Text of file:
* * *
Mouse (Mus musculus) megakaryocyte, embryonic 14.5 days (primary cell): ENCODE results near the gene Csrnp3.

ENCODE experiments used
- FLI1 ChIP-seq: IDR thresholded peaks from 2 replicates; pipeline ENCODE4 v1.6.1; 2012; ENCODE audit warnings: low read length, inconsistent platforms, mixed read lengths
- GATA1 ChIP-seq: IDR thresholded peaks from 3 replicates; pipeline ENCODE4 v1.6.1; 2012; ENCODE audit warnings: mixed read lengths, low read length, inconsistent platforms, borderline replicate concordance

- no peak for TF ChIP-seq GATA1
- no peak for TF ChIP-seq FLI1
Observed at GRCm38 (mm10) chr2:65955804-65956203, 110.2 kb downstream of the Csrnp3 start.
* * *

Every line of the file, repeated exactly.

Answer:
Mouse (Mus musculus) megakaryocyte, embryonic 14.5 days (primary cell): ENCODE results near the gene Csrnp3.

ENCODE experiments used
- FLI1 ChIP-seq: IDR thresholded peaks from 2 replicates; pipeline ENCODE4 v1.6.1; 2012; ENCODE audit warnings: low read length, inconsistent platforms, mixed read lengths
- GATA1 ChIP-seq: IDR thresholded peaks from 3 replicates; pipeline ENCODE4 v1.6.1; 2012; ENCODE audit warnings: mixed read lengths, low read length, inconsistent platforms, borderline replicate concordance

- no peak for TF ChIP-seq GATA1
- no peak for TF ChIP-seq FLI1
Observed at GRCm38 (mm10) chr2:65955804-65956203, 110.2 kb downstream of the Csrnp3 start.